• Laws that halted the diabolical situation of rape victims being cross-examined directly by their attackers.


  • Laws that helped bereaved families find out how loved ones died.


  • Laws that offer protection against the grotesqueness of modern day slavery, human trafficking.


Human rights laws the Tories want to scrap.


Human rights laws of which Labour is proud.


Human rights laws Labour will defend.


And Conference, Britain can do better.


It deserves a one nation justice system with victims and witnesses at its heart.


I spend a lot of time visiting courts and prisons,


And speaking to victims of crime and those who work in our justice system,


So I know the task is impossible for any Justice Secretary to do this alone.


We want to stop people becoming victims of crime in the first place.


That’s the best thing Governments can do.


The Justice Secretary must work closely with other members of the cabinet to achieve it.


We need a Justice Secretary who’ll persuade the Education Secretary that cutting Sure Start or family intervention projects is a false economy.


One who’ll work with health colleagues to end the scandal of those with mental health problems languishing in our prisons.


One who’ll work with local government, the voluntary sector and those employed in or using the justice system.


I will be that Justice Secretary.


And as a one nation Justice Secretary I understand the needs of victims.

And on that, can I just say I’m so proud that Parliament is gaining the enormous expertise of Doreen Lawrence.

I’m privileged and honoured she has accepted Ed's offer and will be joining Labour’s benches in the Lords.

On issues like these Doreen brings considerable personal experience, shining a light on all the issues I’ve raised in my speech.


So what would a one nation Labour justice policy mean?


Number 1 – when someone reports a crime, the police will tell them what action will be taken and kept regularly updated.


Number 2 – when someone’s charged with an offence, victims will track the progress of the case, from beginning to end, charge to sentence, using IT.


Number 3 – victims will be kept informed when the offender is released from custody.


Simple, common sense changes that would transform thousands of lives.


We need a change of culture.


But that needs to be led and underpinned by a new Act of Parliament.


That will sweep away the worthless codes of practice that’s nothing more than pieces of paper hidden away in a drawer.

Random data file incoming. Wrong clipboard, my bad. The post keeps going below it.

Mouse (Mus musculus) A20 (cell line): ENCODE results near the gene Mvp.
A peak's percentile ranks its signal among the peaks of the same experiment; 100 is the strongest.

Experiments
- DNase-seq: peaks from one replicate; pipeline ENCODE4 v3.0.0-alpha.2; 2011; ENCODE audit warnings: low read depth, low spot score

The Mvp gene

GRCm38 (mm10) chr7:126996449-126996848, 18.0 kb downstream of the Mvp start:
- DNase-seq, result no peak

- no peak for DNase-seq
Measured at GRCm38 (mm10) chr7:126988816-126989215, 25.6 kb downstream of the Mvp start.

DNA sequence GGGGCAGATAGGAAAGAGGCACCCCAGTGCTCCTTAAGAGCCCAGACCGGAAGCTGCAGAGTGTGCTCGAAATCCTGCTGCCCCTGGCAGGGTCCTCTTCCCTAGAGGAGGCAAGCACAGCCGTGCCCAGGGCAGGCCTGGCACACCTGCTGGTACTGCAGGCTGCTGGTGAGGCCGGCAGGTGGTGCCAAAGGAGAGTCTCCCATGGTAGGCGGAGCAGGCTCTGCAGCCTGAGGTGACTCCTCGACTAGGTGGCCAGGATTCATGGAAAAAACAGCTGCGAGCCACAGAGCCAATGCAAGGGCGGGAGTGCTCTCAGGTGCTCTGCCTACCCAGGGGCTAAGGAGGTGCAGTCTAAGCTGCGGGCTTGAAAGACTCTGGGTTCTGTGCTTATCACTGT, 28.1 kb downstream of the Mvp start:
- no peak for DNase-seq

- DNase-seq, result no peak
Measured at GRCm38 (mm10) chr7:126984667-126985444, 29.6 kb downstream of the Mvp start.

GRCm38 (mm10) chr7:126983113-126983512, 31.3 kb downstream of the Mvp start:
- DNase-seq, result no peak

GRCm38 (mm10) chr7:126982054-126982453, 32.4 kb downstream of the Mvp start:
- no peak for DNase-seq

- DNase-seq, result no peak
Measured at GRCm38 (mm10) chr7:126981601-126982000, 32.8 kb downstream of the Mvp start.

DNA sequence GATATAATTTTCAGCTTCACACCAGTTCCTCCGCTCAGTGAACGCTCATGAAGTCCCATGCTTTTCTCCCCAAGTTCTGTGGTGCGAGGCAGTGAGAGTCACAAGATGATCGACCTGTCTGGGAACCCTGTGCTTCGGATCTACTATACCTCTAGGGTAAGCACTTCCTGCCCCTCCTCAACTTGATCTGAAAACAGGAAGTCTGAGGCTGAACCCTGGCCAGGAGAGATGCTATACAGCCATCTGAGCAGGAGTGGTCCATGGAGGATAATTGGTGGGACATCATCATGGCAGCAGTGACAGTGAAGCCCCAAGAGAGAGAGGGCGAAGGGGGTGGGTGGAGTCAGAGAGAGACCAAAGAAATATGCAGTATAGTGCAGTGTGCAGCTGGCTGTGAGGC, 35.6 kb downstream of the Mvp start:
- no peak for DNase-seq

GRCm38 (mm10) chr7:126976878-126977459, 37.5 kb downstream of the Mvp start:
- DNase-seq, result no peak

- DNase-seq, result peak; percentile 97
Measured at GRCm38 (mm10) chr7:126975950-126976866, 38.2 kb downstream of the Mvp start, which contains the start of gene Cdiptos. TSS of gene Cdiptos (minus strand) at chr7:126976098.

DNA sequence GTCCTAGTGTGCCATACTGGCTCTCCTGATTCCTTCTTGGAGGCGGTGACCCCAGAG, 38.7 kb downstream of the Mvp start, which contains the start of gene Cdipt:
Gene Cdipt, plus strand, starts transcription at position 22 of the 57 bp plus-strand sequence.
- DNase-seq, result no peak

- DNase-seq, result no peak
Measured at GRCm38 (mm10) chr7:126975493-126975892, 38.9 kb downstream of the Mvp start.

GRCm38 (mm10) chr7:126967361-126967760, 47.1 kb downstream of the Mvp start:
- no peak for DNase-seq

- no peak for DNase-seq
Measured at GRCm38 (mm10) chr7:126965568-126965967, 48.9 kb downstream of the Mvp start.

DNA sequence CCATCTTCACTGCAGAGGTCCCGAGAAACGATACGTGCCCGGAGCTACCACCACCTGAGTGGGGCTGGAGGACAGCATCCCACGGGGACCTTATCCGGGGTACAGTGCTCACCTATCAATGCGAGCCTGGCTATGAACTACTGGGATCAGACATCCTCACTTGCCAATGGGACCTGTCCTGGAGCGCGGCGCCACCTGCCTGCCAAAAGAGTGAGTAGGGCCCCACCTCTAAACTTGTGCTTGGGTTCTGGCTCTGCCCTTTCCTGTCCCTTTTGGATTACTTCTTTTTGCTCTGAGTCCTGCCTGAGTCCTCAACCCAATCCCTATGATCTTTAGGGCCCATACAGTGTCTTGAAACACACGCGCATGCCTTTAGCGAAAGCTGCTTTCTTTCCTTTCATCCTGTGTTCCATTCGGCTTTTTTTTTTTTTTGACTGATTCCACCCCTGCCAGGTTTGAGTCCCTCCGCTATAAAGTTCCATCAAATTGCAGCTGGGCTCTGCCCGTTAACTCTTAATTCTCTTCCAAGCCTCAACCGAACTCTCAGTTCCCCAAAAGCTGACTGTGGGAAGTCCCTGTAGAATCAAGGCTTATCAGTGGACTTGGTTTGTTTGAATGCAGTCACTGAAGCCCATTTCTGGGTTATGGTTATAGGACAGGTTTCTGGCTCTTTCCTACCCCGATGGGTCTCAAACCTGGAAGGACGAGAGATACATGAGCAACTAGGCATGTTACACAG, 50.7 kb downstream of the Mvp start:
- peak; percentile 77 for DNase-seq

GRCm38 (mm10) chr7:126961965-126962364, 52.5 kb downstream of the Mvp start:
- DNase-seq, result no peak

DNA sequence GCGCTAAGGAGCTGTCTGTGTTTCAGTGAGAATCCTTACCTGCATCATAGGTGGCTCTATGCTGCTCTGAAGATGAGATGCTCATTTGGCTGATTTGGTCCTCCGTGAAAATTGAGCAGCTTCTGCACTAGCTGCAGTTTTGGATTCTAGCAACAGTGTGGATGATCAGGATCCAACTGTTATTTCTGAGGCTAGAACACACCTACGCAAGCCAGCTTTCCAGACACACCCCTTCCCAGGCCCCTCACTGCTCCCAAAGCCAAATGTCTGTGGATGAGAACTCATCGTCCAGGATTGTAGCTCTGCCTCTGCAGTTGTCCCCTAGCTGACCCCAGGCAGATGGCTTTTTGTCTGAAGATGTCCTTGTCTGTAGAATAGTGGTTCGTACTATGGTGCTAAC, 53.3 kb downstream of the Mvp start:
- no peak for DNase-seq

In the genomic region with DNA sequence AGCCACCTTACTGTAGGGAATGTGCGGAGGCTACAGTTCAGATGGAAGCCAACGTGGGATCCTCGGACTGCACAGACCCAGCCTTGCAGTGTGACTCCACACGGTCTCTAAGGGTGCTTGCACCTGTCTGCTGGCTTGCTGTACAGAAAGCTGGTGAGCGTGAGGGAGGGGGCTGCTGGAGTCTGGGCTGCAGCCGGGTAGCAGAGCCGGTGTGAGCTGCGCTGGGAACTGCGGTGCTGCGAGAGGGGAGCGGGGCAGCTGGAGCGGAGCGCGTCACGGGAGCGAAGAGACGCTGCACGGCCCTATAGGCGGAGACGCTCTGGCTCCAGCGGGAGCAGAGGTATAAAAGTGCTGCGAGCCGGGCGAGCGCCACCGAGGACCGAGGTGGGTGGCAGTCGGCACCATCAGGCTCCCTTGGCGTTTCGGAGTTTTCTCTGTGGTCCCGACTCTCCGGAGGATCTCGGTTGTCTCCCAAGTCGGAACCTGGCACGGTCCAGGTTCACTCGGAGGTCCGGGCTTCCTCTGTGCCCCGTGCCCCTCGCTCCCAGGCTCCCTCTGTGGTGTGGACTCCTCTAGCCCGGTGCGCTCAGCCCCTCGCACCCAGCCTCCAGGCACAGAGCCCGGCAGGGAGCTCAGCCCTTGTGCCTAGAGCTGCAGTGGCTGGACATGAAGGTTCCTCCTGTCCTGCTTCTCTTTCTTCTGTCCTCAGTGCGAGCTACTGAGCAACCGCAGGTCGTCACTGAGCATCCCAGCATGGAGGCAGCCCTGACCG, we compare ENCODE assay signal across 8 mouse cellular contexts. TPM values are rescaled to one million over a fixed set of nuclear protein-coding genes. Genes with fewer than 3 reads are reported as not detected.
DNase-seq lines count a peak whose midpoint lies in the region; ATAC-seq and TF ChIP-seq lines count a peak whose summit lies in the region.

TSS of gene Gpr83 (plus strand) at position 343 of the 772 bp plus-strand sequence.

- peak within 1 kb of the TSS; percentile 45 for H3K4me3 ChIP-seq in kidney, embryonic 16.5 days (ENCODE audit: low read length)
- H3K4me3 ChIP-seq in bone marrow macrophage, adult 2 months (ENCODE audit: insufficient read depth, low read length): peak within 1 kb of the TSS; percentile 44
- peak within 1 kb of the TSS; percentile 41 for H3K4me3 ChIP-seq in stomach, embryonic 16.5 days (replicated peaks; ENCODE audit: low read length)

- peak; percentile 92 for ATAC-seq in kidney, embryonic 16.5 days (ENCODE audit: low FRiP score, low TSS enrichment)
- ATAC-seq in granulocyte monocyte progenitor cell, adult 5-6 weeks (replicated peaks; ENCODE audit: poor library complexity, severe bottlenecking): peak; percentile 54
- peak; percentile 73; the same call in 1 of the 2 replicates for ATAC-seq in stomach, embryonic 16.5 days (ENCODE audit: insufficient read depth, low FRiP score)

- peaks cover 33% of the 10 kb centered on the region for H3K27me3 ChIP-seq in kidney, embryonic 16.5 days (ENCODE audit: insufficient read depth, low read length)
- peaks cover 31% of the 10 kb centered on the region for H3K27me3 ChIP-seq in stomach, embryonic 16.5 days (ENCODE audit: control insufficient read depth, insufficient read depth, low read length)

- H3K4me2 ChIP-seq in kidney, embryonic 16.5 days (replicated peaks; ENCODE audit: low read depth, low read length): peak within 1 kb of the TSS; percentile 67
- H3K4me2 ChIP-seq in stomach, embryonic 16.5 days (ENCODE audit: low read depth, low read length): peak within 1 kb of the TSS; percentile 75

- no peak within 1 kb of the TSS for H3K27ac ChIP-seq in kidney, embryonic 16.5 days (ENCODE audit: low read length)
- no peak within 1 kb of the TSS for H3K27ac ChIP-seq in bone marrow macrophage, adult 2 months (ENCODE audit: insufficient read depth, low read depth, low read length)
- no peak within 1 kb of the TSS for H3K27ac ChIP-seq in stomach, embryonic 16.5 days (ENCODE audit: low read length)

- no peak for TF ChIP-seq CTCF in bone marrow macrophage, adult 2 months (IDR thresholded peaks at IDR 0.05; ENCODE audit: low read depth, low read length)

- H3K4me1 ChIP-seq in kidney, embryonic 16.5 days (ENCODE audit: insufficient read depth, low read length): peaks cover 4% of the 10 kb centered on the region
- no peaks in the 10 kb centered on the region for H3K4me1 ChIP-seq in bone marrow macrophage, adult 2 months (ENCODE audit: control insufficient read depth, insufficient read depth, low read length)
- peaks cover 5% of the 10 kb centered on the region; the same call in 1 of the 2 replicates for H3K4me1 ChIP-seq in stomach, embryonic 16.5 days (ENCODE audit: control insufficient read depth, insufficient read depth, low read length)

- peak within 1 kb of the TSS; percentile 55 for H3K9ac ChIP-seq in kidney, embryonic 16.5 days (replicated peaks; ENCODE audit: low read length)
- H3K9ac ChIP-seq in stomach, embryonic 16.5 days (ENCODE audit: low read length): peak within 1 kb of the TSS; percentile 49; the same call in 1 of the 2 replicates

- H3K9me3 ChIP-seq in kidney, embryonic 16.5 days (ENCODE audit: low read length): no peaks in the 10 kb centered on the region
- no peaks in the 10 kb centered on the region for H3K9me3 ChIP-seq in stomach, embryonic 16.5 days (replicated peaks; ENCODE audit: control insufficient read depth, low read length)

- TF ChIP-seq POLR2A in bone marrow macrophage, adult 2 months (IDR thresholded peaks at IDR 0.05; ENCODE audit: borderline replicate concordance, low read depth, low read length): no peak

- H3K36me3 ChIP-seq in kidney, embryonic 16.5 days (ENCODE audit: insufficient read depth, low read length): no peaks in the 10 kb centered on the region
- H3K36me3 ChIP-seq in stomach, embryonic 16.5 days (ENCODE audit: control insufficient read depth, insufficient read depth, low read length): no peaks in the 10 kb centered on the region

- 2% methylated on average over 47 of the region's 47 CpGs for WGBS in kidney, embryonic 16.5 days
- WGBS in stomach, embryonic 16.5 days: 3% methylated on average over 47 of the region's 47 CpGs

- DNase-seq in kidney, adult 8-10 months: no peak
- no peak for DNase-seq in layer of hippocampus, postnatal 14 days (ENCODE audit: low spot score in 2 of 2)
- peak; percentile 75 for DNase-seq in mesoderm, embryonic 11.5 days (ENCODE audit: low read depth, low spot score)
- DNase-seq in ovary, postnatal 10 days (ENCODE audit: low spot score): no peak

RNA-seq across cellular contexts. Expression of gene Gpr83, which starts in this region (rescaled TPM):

Labour will ensure victims who regularly complain that they aren’t aware of their rights and entitlements will know where they stand.


And so will judges, magistrates, the CPS, the police, lawyers, court officials, victim support, probation and everyone else.


There will be no excuses for ignoring or overlooking the rights of victims and witnesses!


And it’s not on that only legal experts truly understand how long someone will spend behind bars when a judge sentences.


Under Labour, judges and magistrates will set out in plain English a clear minimum and maximum time that will be served in prison.


With sentences published on the internet.


Labour will also raise the standard and scope of restorative justice.


We know that victims who sit down with the offender, helped by well-trained facilitators, emerge feeling better from the experience.


And done properly it reduces reoffending and, yes, saves money too.


Win, win, win!


And Labour will turn the Victims Commissioner into a full time job with real teeth and powers, reversing this Government’s disgraceful downgrading of the role.


And victims and witnesses treated as criminals in our courts must end.


Labour will push judges to stop this happening, and protect the innocent from feeling criminalised.


How we treat the vulnerable is a hallmark of a civilised society.


So we owe it to victims to put their needs first and not be treated as an afterthought.


We’ll change the culture of our justice system so victims are a priority.


We’ll bring in clear, tangible, and enforceable rights set out in an easy to understand Act of Parliament.


We’ll have a Justice Secretary, a Victims Commissioner and everyone who works in the justice system on the side of victims.


We’ll have a one nation justice system – because Britain can do better.